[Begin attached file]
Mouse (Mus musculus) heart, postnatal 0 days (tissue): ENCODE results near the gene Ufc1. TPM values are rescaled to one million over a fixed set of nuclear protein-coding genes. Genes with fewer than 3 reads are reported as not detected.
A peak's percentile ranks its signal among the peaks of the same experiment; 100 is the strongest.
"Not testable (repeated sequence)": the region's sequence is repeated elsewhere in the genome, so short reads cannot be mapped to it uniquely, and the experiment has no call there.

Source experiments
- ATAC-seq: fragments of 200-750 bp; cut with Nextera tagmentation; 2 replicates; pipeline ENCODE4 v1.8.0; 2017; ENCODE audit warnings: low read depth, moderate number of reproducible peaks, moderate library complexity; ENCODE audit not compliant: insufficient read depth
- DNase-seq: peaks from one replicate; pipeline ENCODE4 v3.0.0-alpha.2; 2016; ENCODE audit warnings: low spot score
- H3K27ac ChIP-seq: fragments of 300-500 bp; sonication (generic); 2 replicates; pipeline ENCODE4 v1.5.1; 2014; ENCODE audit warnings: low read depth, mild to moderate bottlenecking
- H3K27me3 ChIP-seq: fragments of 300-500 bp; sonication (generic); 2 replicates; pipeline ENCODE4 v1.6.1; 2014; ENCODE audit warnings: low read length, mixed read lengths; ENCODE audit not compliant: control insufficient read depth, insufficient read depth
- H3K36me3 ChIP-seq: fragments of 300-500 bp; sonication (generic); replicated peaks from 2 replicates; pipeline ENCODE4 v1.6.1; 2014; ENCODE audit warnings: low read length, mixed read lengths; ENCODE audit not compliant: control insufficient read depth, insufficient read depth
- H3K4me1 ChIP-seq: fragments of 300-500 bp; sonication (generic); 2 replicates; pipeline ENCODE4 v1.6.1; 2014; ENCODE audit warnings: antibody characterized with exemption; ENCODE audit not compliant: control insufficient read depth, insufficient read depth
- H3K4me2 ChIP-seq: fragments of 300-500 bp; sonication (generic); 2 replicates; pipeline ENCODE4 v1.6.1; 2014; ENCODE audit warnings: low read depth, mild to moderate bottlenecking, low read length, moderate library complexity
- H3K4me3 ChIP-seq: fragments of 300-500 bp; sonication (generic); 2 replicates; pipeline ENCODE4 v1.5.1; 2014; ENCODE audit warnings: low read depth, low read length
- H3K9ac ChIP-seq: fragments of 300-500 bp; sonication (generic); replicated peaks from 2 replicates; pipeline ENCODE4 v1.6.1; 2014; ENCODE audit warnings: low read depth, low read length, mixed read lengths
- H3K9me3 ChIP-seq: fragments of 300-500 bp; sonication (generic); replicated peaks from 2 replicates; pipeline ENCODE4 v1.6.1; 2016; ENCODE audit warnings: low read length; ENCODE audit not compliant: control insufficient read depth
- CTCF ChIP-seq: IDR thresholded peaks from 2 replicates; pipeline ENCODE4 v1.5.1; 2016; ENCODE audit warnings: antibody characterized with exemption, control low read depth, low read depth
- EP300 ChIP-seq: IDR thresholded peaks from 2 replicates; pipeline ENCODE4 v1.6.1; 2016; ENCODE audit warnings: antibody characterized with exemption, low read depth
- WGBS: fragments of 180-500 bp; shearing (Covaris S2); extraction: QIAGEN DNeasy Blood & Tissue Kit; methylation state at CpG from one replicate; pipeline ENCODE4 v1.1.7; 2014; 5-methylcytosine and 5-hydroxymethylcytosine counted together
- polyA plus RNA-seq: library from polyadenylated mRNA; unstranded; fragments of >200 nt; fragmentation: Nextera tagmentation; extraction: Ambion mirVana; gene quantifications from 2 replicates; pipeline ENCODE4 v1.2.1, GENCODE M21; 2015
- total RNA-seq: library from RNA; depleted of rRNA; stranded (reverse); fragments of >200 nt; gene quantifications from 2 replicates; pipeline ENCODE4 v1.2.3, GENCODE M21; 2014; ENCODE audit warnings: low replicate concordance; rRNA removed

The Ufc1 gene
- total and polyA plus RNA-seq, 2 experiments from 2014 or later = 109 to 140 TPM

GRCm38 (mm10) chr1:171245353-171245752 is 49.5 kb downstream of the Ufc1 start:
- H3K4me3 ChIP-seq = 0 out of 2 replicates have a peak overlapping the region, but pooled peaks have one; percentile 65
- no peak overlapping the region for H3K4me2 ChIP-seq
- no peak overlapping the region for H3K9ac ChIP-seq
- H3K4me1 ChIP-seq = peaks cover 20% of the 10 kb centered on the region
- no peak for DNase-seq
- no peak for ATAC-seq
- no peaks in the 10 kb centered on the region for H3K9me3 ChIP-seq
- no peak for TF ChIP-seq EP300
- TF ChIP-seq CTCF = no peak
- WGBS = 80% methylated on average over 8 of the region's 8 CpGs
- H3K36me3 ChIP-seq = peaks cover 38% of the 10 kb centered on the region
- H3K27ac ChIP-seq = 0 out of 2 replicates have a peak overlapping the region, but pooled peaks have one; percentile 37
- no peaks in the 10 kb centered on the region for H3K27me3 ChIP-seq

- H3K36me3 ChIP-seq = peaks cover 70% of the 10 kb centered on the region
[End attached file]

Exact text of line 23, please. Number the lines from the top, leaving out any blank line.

- H3K4me3 ChIP-seq = 0 out of 2 replicates have a peak overlapping the region, but pooled peaks have one; percentile 65